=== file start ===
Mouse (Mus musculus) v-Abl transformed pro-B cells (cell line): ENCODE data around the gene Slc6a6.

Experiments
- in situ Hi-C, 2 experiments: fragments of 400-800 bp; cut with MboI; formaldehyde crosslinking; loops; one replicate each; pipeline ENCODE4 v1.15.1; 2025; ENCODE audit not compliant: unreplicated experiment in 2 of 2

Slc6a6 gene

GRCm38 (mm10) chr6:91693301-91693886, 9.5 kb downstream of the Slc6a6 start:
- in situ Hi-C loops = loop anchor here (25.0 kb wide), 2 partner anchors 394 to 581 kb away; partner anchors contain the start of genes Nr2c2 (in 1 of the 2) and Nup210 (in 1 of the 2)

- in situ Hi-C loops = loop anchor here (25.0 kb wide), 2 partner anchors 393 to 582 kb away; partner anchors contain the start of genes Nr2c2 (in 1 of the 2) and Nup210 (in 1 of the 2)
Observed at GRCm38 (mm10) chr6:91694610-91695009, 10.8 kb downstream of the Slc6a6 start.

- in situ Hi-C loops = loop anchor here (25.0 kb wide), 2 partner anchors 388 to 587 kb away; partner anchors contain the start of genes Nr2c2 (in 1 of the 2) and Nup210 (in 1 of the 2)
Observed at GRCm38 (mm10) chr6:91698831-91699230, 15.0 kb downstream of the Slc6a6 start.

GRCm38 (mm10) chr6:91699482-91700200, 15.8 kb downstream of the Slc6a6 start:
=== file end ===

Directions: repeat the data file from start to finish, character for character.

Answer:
Mouse (Mus musculus) v-Abl transformed pro-B cells (cell line): ENCODE data around the gene Slc6a6.

Experiments
- in situ Hi-C, 2 experiments: fragments of 400-800 bp; cut with MboI; formaldehyde crosslinking; loops; one replicate each; pipeline ENCODE4 v1.15.1; 2025; ENCODE audit not compliant: unreplicated experiment in 2 of 2

Slc6a6 gene

GRCm38 (mm10) chr6:91693301-91693886, 9.5 kb downstream of the Slc6a6 start:
- in situ Hi-C loops = loop anchor here (25.0 kb wide), 2 partner anchors 394 to 581 kb away; partner anchors contain the start of genes Nr2c2 (in 1 of the 2) and Nup210 (in 1 of the 2)

- in situ Hi-C loops = loop anchor here (25.0 kb wide), 2 partner anchors 393 to 582 kb away; partner anchors contain the start of genes Nr2c2 (in 1 of the 2) and Nup210 (in 1 of the 2)
Observed at GRCm38 (mm10) chr6:91694610-91695009, 10.8 kb downstream of the Slc6a6 start.

- in situ Hi-C loops = loop anchor here (25.0 kb wide), 2 partner anchors 388 to 587 kb away; partner anchors contain the start of genes Nr2c2 (in 1 of the 2) and Nup210 (in 1 of the 2)
Observed at GRCm38 (mm10) chr6:91698831-91699230, 15.0 kb downstream of the Slc6a6 start.

GRCm38 (mm10) chr6:91699482-91700200, 15.8 kb downstream of the Slc6a6 start: